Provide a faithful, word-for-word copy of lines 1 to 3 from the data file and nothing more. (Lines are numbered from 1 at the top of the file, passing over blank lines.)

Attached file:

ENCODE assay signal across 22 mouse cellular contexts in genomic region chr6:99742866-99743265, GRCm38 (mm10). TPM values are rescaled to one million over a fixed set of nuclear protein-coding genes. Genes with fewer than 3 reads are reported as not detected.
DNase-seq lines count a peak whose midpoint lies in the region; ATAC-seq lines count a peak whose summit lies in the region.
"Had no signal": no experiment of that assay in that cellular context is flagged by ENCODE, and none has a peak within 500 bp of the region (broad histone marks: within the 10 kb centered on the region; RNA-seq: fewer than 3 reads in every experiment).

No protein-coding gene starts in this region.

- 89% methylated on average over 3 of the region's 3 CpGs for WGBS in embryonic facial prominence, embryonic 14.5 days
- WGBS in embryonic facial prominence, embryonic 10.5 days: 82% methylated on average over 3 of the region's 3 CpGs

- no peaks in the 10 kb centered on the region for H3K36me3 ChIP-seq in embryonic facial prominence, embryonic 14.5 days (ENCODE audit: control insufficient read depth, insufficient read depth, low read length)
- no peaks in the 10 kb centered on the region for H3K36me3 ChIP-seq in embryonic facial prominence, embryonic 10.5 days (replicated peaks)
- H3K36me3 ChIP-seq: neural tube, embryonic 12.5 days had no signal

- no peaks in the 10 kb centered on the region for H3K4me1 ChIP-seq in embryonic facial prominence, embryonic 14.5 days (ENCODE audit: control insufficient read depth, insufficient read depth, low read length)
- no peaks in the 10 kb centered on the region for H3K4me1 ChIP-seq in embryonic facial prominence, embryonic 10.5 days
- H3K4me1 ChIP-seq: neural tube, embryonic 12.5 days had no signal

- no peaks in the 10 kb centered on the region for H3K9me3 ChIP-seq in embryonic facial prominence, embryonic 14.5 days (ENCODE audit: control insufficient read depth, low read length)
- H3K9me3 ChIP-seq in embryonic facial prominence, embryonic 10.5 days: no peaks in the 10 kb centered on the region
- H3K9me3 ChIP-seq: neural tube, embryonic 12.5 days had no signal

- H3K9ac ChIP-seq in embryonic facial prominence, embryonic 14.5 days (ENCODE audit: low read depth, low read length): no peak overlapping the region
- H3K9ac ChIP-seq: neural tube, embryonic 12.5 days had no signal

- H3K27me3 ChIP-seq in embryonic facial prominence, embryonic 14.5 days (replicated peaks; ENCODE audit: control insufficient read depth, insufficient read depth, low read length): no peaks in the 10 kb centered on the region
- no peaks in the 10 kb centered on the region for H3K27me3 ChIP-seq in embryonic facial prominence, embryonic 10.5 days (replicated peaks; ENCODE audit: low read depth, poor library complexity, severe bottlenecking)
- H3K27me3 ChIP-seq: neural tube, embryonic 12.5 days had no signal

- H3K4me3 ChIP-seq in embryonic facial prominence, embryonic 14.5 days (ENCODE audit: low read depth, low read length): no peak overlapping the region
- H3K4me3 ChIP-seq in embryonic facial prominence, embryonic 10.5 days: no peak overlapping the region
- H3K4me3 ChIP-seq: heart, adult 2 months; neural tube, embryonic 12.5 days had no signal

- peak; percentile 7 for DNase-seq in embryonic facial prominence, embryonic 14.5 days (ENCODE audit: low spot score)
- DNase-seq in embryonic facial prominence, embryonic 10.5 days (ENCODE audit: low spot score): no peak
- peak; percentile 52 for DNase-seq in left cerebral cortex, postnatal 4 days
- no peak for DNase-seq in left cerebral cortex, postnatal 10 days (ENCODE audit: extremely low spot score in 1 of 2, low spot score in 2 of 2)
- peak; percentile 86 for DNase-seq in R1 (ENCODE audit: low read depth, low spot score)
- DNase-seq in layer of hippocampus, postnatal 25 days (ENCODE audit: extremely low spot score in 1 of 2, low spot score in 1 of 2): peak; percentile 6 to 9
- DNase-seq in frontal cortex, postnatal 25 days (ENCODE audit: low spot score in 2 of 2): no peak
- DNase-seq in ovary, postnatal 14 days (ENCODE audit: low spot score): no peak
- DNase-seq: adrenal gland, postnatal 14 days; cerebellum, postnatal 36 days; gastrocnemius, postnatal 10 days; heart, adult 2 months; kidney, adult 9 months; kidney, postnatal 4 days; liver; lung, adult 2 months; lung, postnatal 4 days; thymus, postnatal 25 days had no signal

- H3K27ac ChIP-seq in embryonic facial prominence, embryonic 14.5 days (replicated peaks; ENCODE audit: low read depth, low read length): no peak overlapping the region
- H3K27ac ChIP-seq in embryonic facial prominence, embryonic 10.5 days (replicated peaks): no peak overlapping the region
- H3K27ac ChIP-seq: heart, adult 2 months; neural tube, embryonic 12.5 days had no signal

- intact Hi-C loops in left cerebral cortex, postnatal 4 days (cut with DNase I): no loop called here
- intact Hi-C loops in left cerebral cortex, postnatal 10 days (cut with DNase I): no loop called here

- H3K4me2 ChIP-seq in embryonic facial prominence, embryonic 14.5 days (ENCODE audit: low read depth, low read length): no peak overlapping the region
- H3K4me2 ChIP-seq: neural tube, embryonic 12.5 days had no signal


ENCODE assay signal across 22 mouse cellular contexts in genomic region chr6:99742866-99743265, GRCm38 (mm10). TPM values are rescaled to one million over a fixed set of nuclear protein-coding genes. Genes with fewer than 3 reads are reported as not detected.
DNase-seq lines count a peak whose midpoint lies in the region; ATAC-seq lines count a peak whose summit lies in the region.
"Had no signal": no experiment of that assay in that cellular context is flagged by ENCODE, and none has a peak within 500 bp of the region (broad histone marks: within the 10 kb centered on the region; RNA-seq: fewer than 3 reads in every experiment).